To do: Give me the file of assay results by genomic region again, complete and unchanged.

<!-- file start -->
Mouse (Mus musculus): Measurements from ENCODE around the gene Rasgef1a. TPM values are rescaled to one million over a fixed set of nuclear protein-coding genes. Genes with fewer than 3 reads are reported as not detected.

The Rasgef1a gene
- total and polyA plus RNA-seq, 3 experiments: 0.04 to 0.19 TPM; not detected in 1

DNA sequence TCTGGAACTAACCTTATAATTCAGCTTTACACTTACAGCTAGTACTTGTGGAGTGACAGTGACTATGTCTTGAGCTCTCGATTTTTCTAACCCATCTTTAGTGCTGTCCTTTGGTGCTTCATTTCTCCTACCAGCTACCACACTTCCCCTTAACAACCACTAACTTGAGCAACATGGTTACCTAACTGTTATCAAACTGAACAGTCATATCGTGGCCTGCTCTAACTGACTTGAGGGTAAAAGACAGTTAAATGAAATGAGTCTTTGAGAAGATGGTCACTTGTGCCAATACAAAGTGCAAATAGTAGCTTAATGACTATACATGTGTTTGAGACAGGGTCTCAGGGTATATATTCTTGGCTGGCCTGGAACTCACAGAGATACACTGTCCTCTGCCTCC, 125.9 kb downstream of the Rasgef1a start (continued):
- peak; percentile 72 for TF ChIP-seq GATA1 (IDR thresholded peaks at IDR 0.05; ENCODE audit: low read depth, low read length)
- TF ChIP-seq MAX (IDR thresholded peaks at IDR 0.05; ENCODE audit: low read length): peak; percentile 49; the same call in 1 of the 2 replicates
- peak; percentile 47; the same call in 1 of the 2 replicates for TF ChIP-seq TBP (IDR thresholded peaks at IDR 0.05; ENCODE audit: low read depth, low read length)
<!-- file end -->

Mouse (Mus musculus): Measurements from ENCODE around the gene Rasgef1a. TPM values are rescaled to one million over a fixed set of nuclear protein-coding genes. Genes with fewer than 3 reads are reported as not detected.

The Rasgef1a gene
- total and polyA plus RNA-seq, 3 experiments: 0.04 to 0.19 TPM; not detected in 1

DNA sequence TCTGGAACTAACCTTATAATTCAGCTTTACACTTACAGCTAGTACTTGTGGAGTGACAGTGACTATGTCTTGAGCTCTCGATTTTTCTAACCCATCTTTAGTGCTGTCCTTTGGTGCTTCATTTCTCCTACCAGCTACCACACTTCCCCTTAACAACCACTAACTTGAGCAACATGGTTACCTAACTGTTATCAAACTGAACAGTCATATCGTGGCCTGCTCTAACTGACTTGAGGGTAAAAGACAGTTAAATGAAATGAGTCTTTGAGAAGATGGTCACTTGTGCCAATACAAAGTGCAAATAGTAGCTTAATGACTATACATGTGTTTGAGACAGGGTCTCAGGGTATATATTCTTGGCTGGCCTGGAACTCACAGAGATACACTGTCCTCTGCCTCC, 125.9 kb downstream of the Rasgef1a start (continued):
- peak; percentile 72 for TF ChIP-seq GATA1 (IDR thresholded peaks at IDR 0.05; ENCODE audit: low read depth, low read length)
- TF ChIP-seq MAX (IDR thresholded peaks at IDR 0.05; ENCODE audit: low read length): peak; percentile 49; the same call in 1 of the 2 replicates
- peak; percentile 47; the same call in 1 of the 2 replicates for TF ChIP-seq TBP (IDR thresholded peaks at IDR 0.05; ENCODE audit: low read depth, low read length)